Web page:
Rick Adams, RSW, CET (Dialog), is currently serving as a mentor of one of the authors, facilitating informal learning through monthly technical meetings and career guidance. His approach to mentoring was to remain transparent, and he always encourages questions.
On graduation, many entering the design world look to complement their theoretical knowledge with technical expertise gained through work experience. However, we found an eagerness to learn can be misinterpreted by others as self-gratification or pride. Often, young professionals are given limited opportunities within their placements—while this can be understandable, the situation can also prevent natural growth and career progression.
Bill Bradley (Adamson Associates Architects) served as the mentor of one of the authors, helping provide numerous learning opportunities and nurturing a desire to learn. He was able to use fresh-out-of-school theoretical knowledge and apply it to real project design scenarios. His commitment to the growth of new specifiers was inspirational—he pushed this author to broaden learning opportunities without limits. This has been vital in later discovering different avenues for career development and succession.
With young professionals entering into placements, they can be undermined by those who believe experience warrants more than education. It is important to remember education is the foundation to gain experience; both components complement each other. These resistant professionals religiously view the number of years of service as being the pinnacle of one’s career. However, longevity does not necessarily translate to the amount of relevant work experience and credibility. In many cases, this resistance transfers to their attitude of resolving design situations—new ideas and methods are quickly rejected.
Brian Wolf, CCS (Cannon Design), took the initiative to mentor one of the authors in both technical and career development. He was able to see beyond the ‘problem’ of having only a few years of work experience and quantified it into the amount of relevant experience. Additionally, he understood how to see the strengths and weakness of someone new to the industry, facilitating this skill set into a means of implementing new ideas and instilling self-confidence.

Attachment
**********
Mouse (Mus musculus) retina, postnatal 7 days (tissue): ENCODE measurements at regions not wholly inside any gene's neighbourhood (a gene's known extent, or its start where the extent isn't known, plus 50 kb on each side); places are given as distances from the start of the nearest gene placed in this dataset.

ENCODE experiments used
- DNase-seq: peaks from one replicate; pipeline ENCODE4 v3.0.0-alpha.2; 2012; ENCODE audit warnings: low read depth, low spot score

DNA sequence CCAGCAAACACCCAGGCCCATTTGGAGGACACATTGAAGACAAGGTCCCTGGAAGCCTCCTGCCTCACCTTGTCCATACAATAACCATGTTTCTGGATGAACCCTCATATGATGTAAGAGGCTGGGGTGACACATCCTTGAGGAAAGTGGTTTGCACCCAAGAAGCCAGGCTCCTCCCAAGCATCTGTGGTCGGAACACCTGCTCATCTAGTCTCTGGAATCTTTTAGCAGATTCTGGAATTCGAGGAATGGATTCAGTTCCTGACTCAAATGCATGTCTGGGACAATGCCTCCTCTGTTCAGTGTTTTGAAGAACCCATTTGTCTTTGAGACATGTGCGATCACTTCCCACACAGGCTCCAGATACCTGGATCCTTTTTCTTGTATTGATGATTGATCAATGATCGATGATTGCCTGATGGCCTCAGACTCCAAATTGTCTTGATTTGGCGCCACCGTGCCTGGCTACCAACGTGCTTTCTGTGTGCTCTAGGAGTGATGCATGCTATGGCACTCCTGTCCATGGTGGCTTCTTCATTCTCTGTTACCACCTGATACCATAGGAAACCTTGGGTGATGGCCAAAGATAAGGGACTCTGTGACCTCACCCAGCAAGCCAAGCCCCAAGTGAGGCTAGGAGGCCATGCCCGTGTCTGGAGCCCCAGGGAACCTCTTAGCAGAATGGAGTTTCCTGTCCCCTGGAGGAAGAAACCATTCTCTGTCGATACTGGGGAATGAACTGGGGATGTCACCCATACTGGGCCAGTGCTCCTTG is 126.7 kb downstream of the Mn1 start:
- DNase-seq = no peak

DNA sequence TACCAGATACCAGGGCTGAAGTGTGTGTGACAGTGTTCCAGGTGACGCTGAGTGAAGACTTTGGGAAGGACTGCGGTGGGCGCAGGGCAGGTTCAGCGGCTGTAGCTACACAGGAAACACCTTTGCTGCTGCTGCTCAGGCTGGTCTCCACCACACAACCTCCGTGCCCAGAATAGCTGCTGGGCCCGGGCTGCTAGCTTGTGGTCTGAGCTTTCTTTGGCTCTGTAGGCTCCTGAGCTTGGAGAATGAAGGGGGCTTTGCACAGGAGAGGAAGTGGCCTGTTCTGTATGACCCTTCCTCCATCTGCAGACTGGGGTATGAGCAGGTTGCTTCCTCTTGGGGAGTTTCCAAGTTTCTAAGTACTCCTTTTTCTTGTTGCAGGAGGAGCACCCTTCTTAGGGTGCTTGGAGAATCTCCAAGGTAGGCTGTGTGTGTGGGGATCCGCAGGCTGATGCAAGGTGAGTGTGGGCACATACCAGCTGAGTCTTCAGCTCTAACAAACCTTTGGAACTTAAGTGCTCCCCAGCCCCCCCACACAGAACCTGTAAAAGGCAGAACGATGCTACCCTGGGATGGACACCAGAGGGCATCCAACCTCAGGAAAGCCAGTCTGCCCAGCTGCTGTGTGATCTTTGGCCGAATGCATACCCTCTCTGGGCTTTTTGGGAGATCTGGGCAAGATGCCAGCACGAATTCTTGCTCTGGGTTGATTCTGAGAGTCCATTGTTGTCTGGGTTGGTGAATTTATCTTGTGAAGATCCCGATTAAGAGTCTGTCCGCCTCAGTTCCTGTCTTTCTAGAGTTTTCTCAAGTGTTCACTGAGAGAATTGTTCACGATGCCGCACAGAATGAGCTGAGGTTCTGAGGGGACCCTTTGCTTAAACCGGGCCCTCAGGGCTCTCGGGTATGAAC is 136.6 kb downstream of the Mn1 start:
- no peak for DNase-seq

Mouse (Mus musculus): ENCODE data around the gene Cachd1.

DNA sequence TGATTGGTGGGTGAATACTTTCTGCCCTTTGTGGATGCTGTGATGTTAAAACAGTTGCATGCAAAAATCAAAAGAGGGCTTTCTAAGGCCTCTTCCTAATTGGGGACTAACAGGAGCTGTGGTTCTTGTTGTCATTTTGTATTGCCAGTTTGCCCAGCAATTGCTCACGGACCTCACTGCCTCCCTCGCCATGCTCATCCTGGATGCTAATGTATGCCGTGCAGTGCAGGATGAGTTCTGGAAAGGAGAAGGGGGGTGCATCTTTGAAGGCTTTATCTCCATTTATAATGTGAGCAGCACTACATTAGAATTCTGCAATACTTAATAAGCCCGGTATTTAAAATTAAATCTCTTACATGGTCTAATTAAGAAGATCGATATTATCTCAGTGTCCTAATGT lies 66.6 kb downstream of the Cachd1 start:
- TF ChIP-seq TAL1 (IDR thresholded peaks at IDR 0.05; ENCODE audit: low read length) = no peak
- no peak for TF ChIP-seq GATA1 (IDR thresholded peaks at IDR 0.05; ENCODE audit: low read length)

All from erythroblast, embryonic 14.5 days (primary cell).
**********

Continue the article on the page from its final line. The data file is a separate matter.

Associations and advancements
Mentorship can also be acquired through external sources such as industry associations. These opportunities focus on developing social interactions as it pertains to career development. Through joining associations, such as CSC, we have had the opportunity to meet numerous individuals of various work experience, ideologies, and disciplines.
Two members of the Hamilton/Niagara Chapter—Terry Johnson, FCSC, and John Lake—have offered their direction and guidance into the importance of mentorship as it relates to volunteerism. Their continual mentoring has allowed both of the authors to provide assistance and begin to offer mentorship for the next generation of young professionals, thus supplementing to the succession of the industry.
CSC is a prime example of an association cultivating the importance of mentorship at both the chapter and national levels. It is one association that does not deter offering information and guidance to anyone seeking improvement.
Stephanie Fargas, BA Tech, is a graduate of Conestoga College Institute of Technology and Advanced Learning (ITAL). She has worked as a specifier since 2011, joining the Toronto studio of Dialog. Fargas guest lectures about the specification profession at various colleges throughout Ontario, and serves as a student liaison for CSC. She can be reached at firstname.lastname@example.org.
Milenko Varjacic, BA Tech, is a graduate of both Sheridan and Conestoga Colleges. He has worked as an architectural technologist since 2006 at Adamson Associate Architects and joined Cannon Design in 2011. Varjacic serves as a student liaison for CSC. He can be contacted via e-mail at email@example.com.